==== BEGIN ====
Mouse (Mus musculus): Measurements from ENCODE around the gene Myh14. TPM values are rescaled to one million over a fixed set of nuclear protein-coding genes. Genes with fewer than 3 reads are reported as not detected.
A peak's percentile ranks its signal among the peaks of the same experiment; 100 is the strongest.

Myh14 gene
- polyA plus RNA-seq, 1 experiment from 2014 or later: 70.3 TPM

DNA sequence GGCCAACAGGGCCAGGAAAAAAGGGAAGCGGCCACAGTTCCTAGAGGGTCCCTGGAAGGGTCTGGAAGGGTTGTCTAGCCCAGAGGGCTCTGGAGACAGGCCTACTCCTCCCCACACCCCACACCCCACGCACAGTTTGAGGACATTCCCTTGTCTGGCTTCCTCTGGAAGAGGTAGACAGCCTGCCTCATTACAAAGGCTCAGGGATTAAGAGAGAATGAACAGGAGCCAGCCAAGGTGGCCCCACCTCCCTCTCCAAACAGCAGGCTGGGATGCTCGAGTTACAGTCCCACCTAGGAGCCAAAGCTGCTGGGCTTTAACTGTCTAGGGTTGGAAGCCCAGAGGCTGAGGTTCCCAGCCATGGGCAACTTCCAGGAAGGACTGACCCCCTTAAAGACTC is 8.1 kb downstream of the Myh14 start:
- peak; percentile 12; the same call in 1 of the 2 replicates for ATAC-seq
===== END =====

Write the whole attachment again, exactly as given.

Mouse (Mus musculus): Measurements from ENCODE around the gene Myh14. TPM values are rescaled to one million over a fixed set of nuclear protein-coding genes. Genes with fewer than 3 reads are reported as not detected.
A peak's percentile ranks its signal among the peaks of the same experiment; 100 is the strongest.

Myh14 gene
- polyA plus RNA-seq, 1 experiment from 2014 or later: 70.3 TPM

DNA sequence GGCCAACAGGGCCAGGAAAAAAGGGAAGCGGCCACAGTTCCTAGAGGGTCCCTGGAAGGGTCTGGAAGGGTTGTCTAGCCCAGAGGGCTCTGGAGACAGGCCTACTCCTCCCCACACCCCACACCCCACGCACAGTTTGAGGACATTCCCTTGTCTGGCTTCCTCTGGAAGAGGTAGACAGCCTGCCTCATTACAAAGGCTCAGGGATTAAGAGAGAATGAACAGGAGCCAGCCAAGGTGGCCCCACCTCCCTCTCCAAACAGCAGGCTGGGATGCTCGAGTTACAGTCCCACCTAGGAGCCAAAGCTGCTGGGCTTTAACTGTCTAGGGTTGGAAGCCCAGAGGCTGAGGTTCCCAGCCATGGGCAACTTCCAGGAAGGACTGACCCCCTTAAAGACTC is 8.1 kb downstream of the Myh14 start:
- peak; percentile 12; the same call in 1 of the 2 replicates for ATAC-seq